It's a very big catch.
For French authorities, it's a very big catch. Tracfin has succeeded in identifying Sechin behind the company which owns a superyacht that arrived at the shipyard in southern La Ciotat in January. The operation took place on the night of March 2-3. Customs officers boarded the 86-meter-long white vessel which was preparing to set sail in a hurry while repair work was planned until April 1. With the offense established, the ship could be seized.
But the battle is not yet won. “At this stage the procedure is only administrative,” Ronan Boillot, national director of the customs coastguard service, says. In the meantime, the yacht with seven VIP suites remains at the dock. Two other less flamboyant vessels, La Petite Ourse and La Grande Ourse, have just fallen into the hands of customs, in Cannes and Antibes.
Gennady Timchenko, Zakhar Smushkin and Igor Sechin in Moscow in 2105
Alexei Druzhinin/Russian PPIO/via ZUMA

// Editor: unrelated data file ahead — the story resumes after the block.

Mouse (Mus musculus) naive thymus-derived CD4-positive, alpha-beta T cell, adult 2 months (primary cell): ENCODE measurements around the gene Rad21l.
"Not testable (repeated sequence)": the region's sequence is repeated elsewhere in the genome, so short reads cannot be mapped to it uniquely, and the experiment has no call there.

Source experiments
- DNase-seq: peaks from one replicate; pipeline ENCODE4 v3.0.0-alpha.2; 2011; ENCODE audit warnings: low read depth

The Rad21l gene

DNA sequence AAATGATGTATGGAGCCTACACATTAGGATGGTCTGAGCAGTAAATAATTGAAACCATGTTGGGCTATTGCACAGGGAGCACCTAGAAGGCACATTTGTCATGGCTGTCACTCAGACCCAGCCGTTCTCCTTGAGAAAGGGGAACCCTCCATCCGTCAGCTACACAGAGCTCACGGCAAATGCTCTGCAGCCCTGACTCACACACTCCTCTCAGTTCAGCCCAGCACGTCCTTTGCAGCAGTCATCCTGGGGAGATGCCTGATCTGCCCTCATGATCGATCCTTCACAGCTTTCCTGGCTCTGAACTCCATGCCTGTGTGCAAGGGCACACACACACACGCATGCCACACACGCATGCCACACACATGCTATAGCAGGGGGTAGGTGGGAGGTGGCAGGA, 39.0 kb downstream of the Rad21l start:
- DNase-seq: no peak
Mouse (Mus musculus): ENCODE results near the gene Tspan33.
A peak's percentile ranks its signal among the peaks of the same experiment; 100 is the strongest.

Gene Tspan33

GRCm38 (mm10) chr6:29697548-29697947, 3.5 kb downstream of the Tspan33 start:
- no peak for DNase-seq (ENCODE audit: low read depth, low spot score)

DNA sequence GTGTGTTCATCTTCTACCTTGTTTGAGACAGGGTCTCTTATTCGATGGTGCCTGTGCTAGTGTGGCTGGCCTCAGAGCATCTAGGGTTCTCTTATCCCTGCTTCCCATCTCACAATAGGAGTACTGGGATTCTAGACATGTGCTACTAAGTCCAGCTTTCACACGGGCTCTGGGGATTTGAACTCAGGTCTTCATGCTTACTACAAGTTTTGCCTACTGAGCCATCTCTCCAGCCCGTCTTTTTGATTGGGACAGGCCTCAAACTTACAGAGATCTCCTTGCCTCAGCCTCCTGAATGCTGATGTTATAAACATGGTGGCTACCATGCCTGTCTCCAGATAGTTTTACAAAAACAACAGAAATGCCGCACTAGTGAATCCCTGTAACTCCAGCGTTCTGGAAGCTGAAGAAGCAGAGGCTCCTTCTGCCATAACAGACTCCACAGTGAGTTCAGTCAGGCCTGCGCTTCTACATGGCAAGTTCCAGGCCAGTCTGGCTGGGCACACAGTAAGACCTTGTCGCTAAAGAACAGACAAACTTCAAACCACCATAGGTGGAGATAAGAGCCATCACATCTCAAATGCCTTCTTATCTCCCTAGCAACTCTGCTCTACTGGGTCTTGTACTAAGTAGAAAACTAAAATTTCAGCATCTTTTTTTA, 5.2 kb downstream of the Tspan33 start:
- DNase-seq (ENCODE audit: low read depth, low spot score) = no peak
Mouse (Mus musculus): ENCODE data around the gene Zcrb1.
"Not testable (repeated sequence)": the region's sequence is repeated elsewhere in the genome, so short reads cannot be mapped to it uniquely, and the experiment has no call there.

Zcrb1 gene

The members of the task force are not talkative. Maintaining the secrecy of their operations is one of the conditions of their success. They know that they are up against an armies of lawyers scrutinizing the legality of each of their actions and are ready to overturn the procedures at the slightest mistake. “We are dealing with individuals who are not really compassionate,” says one French official involved. Even if they are weakened, oligarchs continue to cause fear.
Several ships have managed to slip through the cracks by heading for more welcoming areas such as the Seychelles or the Maldives.
Tracking the wanderings of these powerful people in the seas of the globe has become a hobby for some Internet users who have become fixated on websites like MarineTraffic, which can track ships in real time thanks to their registration number. But tracing back to the real owner in order to allow the grounding of the ship is a real ordeal.
Several operations have been conducted on vessels considered “worthy of interest,” without them ending up in confiscations. “We tried to intercept a ship in Saint-Barthélemy, but we couldn't prove who the owner was,” says Ronan Boillot, who also points out that the yacht season has not yet started in France. “In May and June, these measures to freeze assets would have had more impact!”